In terms of campaign finance, the election commission prescribes the maximum limit allowed under election expenditure (Rule 90 of the Conduct of Election Rules, 1961). v Currently, each 1 Symbolizes money spent by GOI to conduct elections. The number does not include spending by state governments, political parties and candidates. candidate is allowed to spend a maximum of INR 40 lakhs per Lok Sabha constituency which is an increase from the INR 25 lakhs in 2009. The maximum expenditure allowed to be spent by candidates per state assembly constituency is INR 16 lakhs, an increase from INR 10 lakhs in 2009. i Reports suggest open abuse of these limitations with real numbers escalating to crores of rupees. vii SOME CHALLENGES ? A 2009 report by the Association for Democratic Reforms suggests that around 1158 or 15% of all candidates contesting in the general elections had criminal charges pending against them. viii While candidates who are convicted of crimes are disqualified, there are many against whom the cases are pending and there are those who are out on bail. Since electoral reforms require parliamentary approval, corrupt politicians have a strong incentive to prevent it.

Data also suggests that higher the assets the more are the chances of winning of a candidate. ix In addition to this, percentage growth in assets of 304 MPs who re-contested in the 2009 was 289%. While candidates have to file affidavits demonstrating their election expenditure, most of those are allegedly understated. In terms of funding of political parties, there is a provision where donors who contribute a sum less than INR 20,000 are allowed to be anonymous. Data suggests that between 2004 and 2011, the Congress received over INR 2,004 crore and the BJP around INR 994 crore from the donors.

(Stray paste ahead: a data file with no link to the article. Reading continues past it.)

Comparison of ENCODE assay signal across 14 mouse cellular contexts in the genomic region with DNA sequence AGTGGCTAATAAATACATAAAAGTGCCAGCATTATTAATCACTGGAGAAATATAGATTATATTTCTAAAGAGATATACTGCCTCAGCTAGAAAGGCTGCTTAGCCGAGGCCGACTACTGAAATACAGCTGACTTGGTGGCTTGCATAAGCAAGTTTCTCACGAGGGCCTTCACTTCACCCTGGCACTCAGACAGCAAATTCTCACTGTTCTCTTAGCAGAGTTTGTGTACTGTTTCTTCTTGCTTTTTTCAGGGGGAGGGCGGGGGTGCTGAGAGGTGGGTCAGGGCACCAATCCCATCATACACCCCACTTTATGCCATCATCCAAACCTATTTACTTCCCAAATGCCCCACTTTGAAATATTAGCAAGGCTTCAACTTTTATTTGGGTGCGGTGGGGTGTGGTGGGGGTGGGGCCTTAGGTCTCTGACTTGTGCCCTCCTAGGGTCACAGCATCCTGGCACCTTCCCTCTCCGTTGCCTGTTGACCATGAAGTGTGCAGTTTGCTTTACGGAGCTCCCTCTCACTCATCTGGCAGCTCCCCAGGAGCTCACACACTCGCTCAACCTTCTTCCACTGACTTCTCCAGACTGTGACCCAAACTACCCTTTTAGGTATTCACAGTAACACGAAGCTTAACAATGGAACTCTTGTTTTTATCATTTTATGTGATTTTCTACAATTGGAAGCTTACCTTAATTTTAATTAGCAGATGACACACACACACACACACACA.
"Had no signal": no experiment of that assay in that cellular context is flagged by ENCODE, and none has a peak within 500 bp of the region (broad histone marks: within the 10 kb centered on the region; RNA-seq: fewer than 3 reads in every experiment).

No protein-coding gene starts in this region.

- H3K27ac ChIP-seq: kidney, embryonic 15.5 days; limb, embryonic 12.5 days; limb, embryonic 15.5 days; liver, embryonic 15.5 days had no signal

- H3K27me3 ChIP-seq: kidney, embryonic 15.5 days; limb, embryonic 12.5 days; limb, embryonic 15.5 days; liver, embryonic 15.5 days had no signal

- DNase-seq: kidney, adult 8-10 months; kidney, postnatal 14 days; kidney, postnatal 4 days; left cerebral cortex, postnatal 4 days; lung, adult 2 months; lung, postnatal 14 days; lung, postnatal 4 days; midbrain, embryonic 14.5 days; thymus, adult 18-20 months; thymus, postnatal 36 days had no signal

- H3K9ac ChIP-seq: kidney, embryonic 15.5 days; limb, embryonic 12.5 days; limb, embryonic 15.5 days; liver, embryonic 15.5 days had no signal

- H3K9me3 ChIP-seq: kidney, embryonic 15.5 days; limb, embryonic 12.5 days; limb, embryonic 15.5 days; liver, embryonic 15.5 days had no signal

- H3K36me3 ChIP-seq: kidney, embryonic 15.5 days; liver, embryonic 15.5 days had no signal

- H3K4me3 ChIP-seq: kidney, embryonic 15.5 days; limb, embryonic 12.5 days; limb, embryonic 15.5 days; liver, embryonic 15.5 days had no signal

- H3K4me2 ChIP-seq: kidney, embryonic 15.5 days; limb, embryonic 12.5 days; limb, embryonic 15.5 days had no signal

The source of 85% of donations is unavailable. x ? ? ? THE NEXT STEPS While there have been a lot of recommendations to reform our electoral processes, their implementation has been negligible. New policies must be devised to create transparency if we are to draw a new breed of leaders into the electoral process. Pioneering and feasible steps are needed to be taken to clean our political system and make it fair and efficient. Manthan calls for innovative policy solutions from young enthusiasts. i Association for Democratic Reforms. (2009). Lok Sabha Election Watch 2009. Retrieved from http://adrindia. rg/sites/default/files/0. 10%20full%20report%2020-05-2010. pdf ii Press Trust of India. (2009, March 1). Lok Sabha polls to cost more than US presidential election. Live Mint. Retrieved from http://www. livemint. com/Politics/sFrNtS4yTgirv7rY0y8CHO/Lok-Sabha-polls-to-cost-more-thanUS-presidential-election. html iii Election Commission of India. (n. d. ). Lok Sabha Election Expenditure. Retrieved from http://eci. gov. in/eci_main1/expenditurel_loksabha. aspx iv Venkatesan, J. (2013, July 10). MPs, MLAs to be disqualified on date of criminal conviction. The Hindu. Retrieved from http://www. thehindu. om/news/national/mps-mlas-to-be-disqualified-on-date-of-criminalconviction/article4901596. ece v Election Commission of India. (n. d. ). FAQ’s Contesting for Elections. Retrieved from http://eci. nic. in/eci_main1/Contesting. aspx vi Singh, G. (2011, February 28). Poll expense hiked by 60 per cent but MPs want more. India Today. Retrieved from http://indiatoday. intoday. in/story/poll-expense-hiked-but-mps-want-more/1/131094. html vii Singh, P. (2009, April 6). The Unseen Annas. Outlook India. Retrieved from http://www. outlookindia. com/article. aspx? 240129 viii Association for Democratic Reforms. 2009). Lok Sabha Election Watch 2009. Retrieved from http://adrindia. org/sites/default/files/0. 10%20full%20report%2020-05-2010. pdf ix Association for Democratic Reforms. (2009). Analysis of Criminal and Financial Details of MP’s of 15 th Lok Sabha (2009). Retrieved from http://adrindia. org/files/High%20level%20criminal,%20financial%20&%20educational%20analysis%20LS%202009. pdf x Chhibber, M. (2013, March 26). Govt. blocks EC move to make party funding transparent. The Indian Express. Retrieved from http://www. indianexpress. com/news/govt-blocks-ec-move-to-make-party-fundingtransparent/1093476/